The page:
With the help of partners such as Facebook, Tumblr, and Microsoft, Thorn has been battling Internet-enabled sexual abuse and providing support to victims. This past November, Kutcher announced that the organization would open an innovation lab that will allow data analysts and scientists to think up new technologies to deter online predatory behavior toward children.



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    4x3 best law schools in america

    Business Insider recently released its ranking of the top 50 law schools in America, with some surprisingly results: Yale and Harvard were dethroned as the de facto No. 1 and No. 2 schools, falling instead to No. 10 and No. 3, respectively. University of Pennsylvania and University of Chicago took first and second on our ranking.

    How did we arrive at a ranking that so sharply diverged from other popular law school rankings? For starters, we put very little stock in selectivity. We gave small consideration to having a high averate LSAT score but did not factor in acceptance rates. We also gave no weight for past reputation — we cared more about what school is showing the best results right now.

    So instead, we based our ranking primarily on graduates' success in the job market. Law school is expensive, and it's currently a competitive, oversaturated industry with far worse job prospects than in years past. So we gave extra weight to schools that helped students secure well-paying and highly coveted positions: jobs at big law firms that pay well (those with over 251 employees) and federal clerkships, which are difficult to secure and frequently set up successful careers. We also gave significant credit to a school's record for setting students up with full-time, long-term jobs that require bar passage, and we docked points for schools with higher rates of students who were unemployed but still seeking work. Finally, we factored in the percentage of students that passed the bar on their first try and the cost of non-resident tuition. 

    All of our data comes from the American Bar Association and is primarily based on job results for the class of 2015.

    Here's the breakdown of how we weighted it:

    • 32% — Percentage of graduates securing a highly coveted position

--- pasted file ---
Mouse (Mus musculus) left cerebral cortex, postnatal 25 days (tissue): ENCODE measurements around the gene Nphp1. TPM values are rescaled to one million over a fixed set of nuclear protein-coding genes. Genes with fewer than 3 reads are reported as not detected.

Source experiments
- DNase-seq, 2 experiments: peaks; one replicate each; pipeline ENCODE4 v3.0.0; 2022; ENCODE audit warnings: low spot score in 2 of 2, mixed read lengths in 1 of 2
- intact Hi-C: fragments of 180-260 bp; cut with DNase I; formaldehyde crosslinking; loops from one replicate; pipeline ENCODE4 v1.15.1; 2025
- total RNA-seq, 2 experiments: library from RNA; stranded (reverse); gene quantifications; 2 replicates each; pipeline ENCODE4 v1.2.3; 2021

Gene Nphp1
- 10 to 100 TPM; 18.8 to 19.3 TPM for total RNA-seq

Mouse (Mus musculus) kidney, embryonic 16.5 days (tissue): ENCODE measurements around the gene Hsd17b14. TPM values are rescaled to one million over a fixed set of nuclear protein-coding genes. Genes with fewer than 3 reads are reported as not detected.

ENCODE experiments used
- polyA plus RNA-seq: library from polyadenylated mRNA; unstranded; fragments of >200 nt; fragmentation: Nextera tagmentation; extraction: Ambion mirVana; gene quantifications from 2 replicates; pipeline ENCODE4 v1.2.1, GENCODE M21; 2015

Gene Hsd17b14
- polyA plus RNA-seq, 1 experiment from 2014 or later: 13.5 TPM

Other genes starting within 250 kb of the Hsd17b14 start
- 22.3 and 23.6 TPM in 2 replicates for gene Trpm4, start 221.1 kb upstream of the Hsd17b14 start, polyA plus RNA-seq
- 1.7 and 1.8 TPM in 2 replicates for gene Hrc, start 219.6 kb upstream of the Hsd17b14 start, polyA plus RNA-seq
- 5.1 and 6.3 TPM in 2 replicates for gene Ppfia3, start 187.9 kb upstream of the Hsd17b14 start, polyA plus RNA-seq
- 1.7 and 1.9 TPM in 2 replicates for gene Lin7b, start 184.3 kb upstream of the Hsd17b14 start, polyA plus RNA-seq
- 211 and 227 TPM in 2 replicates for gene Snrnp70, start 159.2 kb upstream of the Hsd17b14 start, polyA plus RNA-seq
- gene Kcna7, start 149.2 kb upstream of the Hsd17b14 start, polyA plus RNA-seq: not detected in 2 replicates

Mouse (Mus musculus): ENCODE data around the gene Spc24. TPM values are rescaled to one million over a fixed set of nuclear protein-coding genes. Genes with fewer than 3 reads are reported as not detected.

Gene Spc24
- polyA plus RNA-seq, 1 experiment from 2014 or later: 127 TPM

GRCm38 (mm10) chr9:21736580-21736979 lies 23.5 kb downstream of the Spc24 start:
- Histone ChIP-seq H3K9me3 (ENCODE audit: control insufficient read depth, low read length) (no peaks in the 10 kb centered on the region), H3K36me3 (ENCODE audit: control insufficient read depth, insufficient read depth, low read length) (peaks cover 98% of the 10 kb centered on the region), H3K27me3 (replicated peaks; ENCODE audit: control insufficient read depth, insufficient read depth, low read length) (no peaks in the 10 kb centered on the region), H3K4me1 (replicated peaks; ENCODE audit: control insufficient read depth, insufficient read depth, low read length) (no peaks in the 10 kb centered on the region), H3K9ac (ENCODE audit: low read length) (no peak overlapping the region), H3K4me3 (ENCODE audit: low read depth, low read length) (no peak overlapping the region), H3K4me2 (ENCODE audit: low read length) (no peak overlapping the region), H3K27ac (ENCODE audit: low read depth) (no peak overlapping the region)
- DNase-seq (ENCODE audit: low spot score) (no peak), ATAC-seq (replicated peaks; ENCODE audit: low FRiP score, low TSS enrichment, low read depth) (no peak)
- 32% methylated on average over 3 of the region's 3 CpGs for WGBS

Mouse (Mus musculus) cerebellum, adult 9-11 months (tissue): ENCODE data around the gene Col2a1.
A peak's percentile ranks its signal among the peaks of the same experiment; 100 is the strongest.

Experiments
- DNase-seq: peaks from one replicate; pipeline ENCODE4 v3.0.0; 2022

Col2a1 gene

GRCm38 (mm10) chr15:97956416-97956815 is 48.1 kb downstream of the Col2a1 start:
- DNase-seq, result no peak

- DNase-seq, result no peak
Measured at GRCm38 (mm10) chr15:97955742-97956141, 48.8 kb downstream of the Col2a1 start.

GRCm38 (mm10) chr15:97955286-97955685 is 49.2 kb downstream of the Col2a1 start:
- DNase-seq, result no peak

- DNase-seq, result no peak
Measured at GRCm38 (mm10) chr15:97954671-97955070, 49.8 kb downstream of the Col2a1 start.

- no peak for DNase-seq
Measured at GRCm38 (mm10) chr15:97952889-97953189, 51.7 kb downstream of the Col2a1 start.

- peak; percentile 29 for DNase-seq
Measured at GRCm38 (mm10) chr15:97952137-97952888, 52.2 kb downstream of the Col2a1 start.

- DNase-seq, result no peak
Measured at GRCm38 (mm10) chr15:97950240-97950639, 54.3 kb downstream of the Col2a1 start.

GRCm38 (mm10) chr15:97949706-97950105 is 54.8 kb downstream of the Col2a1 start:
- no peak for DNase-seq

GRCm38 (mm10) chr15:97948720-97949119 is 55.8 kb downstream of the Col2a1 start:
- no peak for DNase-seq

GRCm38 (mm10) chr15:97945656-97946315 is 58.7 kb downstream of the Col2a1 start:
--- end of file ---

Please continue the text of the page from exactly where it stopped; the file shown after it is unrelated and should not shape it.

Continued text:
• 20%  Percentage of graduates securing full-time, long-term positions requiring bar passage 
    • 20%  Percentage of graduates still seeking employment (negatively weighted) 
    • 12%  Percentage of graduates who pass the bar on their first try 
    • 8%  Cost of tuition for full-time, non-resident students (negatively weighted) 
    • 8%  Median LSAT score for admitted students

    Check out the full list of 50.

    SEE ALSO: The 50 best business schools in the world

    DON'T MISS: The 50 best colleges in America

    Join the conversation about this story »

    NOW WATCH: This Excel trick will save you time and impress your boss


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    2x1 best law schools in america

    While it can be tough to get into elite law schools, the real challenge happens post-graduation: securing a good job.

    Law-school enrollment remains high — 39,984 students graduated in the class of 2015— but the prestigious degree no longer holds the same clout that it once did, and an oversaturation of lawyers has left graduates struggling in the job market.

    For the class of 2010, only 40% of graduates were working at law firms by 2015, and 20% of the class held jobs that didn't even require a law license.

    Even many who do land at a law firm can struggle to pay off the crushing debt. Law students incur an average loan burden of $84,000 by the time they graduate from a public school and $122,158 by the time they graduate from a private school, according to the American Bar Association.

    But only about 17% of 2014 graduates employed at law firms full-time were making the coveted $160,000 salary, while half reported salaries of $40,000 to $65,000.

    So, to determine which law schools stand as the best in the country, Business Insider focused on the institutions that lead to top jobs in the legal world. Using data from the ABA, the ranking primarily homed in on the percentage of graduates who land full-time, long-term, highly coveted jobs, which includes positions at big law firms that pay well — those with over 251 employees — and federal clerkships, which are difficult to secure and frequently set up successful careers.